Job Corps Fraud Blog

Nationwide mismanagement of Job Corps calls for action!

A Reader’s Comment about Job Corps Contractor Cream Skimming

From Thomas-

“I agree with Alice’s recommendation for an overhaul of the Job Corps system.  Nowhere in her posting, however, does she zero in on the significant contributing factor to the problems she cites; that is, the contractors who are more interested in “cream skimming” than in educating and training youth. (She states that they are not all capable of handling the extent of the system. I maintain that the contractors care about one thing – playing the system to make money.)

The Upjohn Institute for Employment Management article that was posted on this blog does an admirable job of addressing this issue. Assigning a task force at this point is like beating a dead horse unless the government eliminates contractors and up-to-date standards are implemented that conform to and are monitored by state education departments (which she does mention).

When Alice came into the system, mid-late 1980s, the forerunner of today’s obfuscated performance measurement system was already in place and the seeds for fraud were planted. The contractors contributed to the development and lobbied for the continuation of these performance measures because they fit their self-serving needs – to make money. They know that they can commit fraud by manipulating numbers and receive only a hand-slap from the government while getting rich at taxpayers’ expense. The government is like the goose that laid the golden egg when it comes to contracting. If contractors were eliminated and the program assigned to the state education departments, or the federal Department of Education, many of the the problems would be lessened or disappear because the contractors who run these centers have a very different agenda from that of the government.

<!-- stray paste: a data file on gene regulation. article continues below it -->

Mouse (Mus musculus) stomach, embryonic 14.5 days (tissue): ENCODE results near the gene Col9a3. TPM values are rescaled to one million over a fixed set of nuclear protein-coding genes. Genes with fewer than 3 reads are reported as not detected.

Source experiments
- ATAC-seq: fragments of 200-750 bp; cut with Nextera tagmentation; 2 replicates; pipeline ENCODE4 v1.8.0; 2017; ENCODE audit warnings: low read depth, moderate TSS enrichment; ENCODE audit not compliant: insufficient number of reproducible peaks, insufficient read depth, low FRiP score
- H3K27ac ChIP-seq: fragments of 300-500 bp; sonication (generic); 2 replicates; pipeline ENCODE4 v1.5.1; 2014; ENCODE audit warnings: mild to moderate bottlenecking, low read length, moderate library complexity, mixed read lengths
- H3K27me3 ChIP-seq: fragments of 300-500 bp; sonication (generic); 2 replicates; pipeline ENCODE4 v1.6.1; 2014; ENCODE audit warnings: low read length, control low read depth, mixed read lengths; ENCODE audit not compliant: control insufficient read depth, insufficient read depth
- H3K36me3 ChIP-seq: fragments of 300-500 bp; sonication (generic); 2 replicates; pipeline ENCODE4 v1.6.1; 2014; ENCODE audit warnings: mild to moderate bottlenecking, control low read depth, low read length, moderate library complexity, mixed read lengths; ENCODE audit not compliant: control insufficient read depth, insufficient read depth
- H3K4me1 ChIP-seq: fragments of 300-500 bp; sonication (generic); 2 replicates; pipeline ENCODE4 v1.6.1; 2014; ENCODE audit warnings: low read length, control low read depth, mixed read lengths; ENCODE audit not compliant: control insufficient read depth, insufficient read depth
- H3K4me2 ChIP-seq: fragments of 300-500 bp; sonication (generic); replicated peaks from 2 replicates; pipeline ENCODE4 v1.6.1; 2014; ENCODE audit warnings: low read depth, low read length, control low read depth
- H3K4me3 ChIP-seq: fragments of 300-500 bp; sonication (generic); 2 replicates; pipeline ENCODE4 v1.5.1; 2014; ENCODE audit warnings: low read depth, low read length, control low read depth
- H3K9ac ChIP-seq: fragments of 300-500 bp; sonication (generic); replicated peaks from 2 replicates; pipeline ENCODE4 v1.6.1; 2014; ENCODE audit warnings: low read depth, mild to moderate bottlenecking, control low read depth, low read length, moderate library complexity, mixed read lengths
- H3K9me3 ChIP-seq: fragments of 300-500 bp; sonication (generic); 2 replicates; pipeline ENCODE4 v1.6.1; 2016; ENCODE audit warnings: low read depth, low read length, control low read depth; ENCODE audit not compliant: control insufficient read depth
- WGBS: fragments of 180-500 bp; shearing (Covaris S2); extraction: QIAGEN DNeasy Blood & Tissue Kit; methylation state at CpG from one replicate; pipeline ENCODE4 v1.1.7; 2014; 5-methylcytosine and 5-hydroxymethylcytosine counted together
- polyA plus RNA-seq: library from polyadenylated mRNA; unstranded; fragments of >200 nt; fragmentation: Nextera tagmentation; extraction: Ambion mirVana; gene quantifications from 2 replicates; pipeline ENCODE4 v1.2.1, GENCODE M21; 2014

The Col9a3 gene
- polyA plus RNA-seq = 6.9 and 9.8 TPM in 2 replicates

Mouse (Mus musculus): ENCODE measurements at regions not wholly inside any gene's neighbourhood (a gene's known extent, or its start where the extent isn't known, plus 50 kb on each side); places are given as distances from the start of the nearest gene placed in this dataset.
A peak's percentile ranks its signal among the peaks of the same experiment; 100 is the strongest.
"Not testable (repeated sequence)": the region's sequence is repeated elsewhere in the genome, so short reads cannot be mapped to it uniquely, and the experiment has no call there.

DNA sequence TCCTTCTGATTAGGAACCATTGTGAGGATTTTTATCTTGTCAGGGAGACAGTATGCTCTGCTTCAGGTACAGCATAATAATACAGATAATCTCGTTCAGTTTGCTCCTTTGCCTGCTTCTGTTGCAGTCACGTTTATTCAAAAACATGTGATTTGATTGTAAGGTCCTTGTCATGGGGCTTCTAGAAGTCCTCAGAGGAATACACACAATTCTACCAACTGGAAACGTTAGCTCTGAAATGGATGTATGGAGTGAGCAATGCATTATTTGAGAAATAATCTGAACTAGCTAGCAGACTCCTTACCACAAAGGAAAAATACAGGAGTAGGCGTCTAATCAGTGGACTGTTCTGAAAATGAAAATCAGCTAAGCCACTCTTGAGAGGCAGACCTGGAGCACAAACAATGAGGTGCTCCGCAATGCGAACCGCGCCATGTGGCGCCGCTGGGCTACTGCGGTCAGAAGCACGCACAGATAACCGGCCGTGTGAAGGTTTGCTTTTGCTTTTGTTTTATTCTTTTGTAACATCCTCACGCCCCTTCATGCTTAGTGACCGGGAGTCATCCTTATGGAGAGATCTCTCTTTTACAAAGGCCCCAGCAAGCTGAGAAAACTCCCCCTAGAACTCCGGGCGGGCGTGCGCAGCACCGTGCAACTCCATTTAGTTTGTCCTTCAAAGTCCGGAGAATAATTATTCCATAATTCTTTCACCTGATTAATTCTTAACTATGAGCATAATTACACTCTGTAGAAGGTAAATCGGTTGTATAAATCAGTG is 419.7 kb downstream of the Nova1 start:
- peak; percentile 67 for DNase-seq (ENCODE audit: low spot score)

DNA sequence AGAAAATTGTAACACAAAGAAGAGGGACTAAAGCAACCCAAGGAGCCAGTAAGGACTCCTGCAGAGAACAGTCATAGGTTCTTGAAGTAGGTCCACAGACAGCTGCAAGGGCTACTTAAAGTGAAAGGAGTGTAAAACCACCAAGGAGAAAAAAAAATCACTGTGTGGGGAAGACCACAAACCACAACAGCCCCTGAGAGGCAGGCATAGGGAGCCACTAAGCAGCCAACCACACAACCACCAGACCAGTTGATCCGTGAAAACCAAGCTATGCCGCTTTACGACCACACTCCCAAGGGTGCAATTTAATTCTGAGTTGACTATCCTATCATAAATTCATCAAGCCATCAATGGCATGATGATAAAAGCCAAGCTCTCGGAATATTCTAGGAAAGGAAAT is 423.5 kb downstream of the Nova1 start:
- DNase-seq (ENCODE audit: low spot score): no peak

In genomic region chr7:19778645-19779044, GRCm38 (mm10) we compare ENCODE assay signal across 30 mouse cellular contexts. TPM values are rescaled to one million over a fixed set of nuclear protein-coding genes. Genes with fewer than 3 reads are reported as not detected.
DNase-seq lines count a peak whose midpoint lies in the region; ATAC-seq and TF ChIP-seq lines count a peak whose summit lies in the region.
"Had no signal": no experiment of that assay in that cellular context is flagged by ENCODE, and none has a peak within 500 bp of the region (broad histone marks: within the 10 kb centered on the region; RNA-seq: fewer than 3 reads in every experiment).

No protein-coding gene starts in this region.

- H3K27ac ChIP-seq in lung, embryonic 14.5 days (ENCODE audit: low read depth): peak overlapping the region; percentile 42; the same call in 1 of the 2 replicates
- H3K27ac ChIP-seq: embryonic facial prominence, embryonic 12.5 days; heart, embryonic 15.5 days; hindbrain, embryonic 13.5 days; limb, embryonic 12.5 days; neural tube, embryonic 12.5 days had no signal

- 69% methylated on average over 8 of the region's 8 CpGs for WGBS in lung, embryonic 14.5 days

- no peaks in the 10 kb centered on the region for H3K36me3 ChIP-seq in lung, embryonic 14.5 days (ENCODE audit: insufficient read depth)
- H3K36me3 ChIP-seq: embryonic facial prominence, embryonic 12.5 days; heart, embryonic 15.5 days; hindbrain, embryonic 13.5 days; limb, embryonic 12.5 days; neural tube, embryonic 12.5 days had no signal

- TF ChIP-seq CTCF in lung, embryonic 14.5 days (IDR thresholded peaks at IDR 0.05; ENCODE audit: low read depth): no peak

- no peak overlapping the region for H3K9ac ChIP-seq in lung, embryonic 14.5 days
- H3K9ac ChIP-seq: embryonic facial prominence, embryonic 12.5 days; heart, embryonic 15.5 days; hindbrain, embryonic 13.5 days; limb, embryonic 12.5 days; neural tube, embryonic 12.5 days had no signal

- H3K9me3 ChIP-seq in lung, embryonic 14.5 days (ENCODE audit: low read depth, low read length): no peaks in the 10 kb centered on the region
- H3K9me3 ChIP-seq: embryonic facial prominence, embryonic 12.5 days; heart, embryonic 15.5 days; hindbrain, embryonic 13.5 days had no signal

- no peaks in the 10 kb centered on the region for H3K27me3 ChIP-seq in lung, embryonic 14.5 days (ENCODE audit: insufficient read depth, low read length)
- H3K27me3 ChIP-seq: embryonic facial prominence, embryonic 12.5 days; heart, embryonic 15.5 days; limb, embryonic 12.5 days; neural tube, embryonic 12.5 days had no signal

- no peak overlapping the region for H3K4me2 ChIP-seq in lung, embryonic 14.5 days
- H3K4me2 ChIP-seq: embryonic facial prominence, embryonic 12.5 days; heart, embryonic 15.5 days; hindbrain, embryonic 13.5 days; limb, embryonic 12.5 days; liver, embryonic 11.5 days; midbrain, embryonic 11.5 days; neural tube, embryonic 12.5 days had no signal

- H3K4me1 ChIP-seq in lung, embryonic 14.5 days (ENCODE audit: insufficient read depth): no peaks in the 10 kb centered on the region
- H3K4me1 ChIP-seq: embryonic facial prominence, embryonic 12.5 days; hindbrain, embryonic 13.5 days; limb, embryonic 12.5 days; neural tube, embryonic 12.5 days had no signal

Over the years the program has become skewed away from education toward the contractors’ game of warehousing at-risk youth and providing sub-standard academic, vocational training and residential living programs. Job Corps openly disregards the education standards of the states in which they are located and government officials now think it’s perfectly acceptable for centers to grant out-of-state on-line high school diplomas; one such diploma is granted from Mississippi. Imagine your child receiving an on-line high school diploma from Mississippi when you live in New York State. Needless to say, this “high school” is not accredited in New York.

One of the performance statistics that centers are measured by is the GED/high school completion rate; hence, the on-line diploma. The reason for the on-line diplomas rests in the lack of government funding to provide adequate academic materials, facilities and professional, academically certified staffing; un-willingness of local surrounding high schools to co-enroll students or lack of staff and vehicles to transport students to the high schools; and students’ lack of desire or skills to complete a more rigorous high school program or to study for and pass the GED exam.

Job Corps has become a complex issue: one in which contractors’ contributions to local and federal politicians and news media play a part, as does lobbying for support of Job Corps by the National Job Corps Association. Congressional supporters vote for continued funding, but their knowledge of the inner workings of the system is either non-existent or they just don’t care about the fraud and waste of tax dollars and phenomenal abuse of staff and students.